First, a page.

WorkSafe’s charging documents under scrutiny
General / 25 July 2017
The High Court in WorkSafe New Zealand v Talley’s Group Limited has scrutinised WorkSafe’s approach to the detail contained in their charging documents. The case sets out that WorkSafe must include details of all alleged failings in their charging documents.
A Talley’s employee was stacking empty bulk bins using a forklift at a vegetable processing plant in Ashburton. Bins on the forklift toppled off and struck another employee, causing severe injuries that have left her in a wheelchair.
WorkSafe’s charging document was served on Talley’s days before the six month time limitation was up (Note: the Health and Safety at Work Act 2015 (Act) allows WorkSafe a 12 month time period from the date of the event to decide whether it will prosecute).
The charging document simply said Talley’s failed “to take all practicable steps to ensure that [the employee] was not exposed to hazards arising out of the operation of a Yale forklift.” WorkSafe attached a summary of facts with the four steps that the company allegedly failed to take, relating to hazard assessment, forklift/pedestrian separation, the forklifts stacked five bins high and the methodology of the stacking.
Eight months later WorkSafe amended the charging document and served Talley’s with a much longer, more detailed set of steps it allegedly hadn’t taken. Talley’s claimed that the new document represented a ‘vastly different and substantially increased series of allegations.”
Talley’s applied to the Court to have the prosecutions dismissed on the basis that to allow this approach from WorkSafe was to amount to a possible miscarriage of justice.
In the District Court Talley’s was successful in having the prosecution dismissed.
The District Court said the offence that was alleged including the particulars, must be clearly identified. These could be an act or an omission. “The vague wording of the charging document results in an outcome where [Talley’s] is not informed as to what they are required to defend; they must either guess the alleged failings or attempt to defend perfection. [Talley’s] must be informed of the particular failings so that they are able to prepare their case and identify any defences relevant to each failing.”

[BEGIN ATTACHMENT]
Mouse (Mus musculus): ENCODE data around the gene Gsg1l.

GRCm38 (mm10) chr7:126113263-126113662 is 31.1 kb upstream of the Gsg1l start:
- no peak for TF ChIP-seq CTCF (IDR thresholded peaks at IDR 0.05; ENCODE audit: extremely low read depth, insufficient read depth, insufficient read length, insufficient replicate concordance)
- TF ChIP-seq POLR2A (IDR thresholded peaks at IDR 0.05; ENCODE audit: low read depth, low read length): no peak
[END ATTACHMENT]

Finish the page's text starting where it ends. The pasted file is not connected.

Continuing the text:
The Judge said WorkSafe expansive/wide scope of the first charging document, leading to a more detailed approach later on was a “deliberate tactic” on the part of WorkSafe to get the prosecution laid within the required time frame. She confirmed that it was undesirable that the prosecution can in effect lay further charges, indefinite in number and scope at any time up to the hearing, by taking deliberate advantage of its own non-specific wording in the original charge laid.
WorkSafe appealed the decision.
In its decision the Judge agreed that WorkSafe’s approach had been flawed but that the charge should not have been dismissed and that the threshold to grant a dismissal of the proceedings had not been met. He commented that there was public interest in having such serious alleged failures by the company brought to Court.
In the future, the Court commented that if WorkSafe wants to amend or extend the particulars in a charging document, it is necessary that it seek the Court’s leave to do so.
The Judge said that the charge would be confined to the document originally served and its attached summary of facts. The case has been sent back to the District Court to be heard.
WorkSafe’s approach received a fair amount of criticism by the Courts. WorkSafe must include a detailed description of the alleged failings in the charging document itself so the company being charged can decide how to plead and prepares its arguments. Further, WorkSafe cannot simply amend their charging documents and re-serve these, it can only do so with the Court’s leave.
We expect that the result of this decision is that PCBUs and people facing possible prosecution will get more detail of charges at an earlier stage, which will assist in preparing an appropriate defence.
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Disclaimer: We remind you that while this article provides commentary on employment law and health and safety topics, it should not be used as a substitute for legal or professional advice for specific situations. Please seek legal advice from your lawyer for any questions specific to your workplace.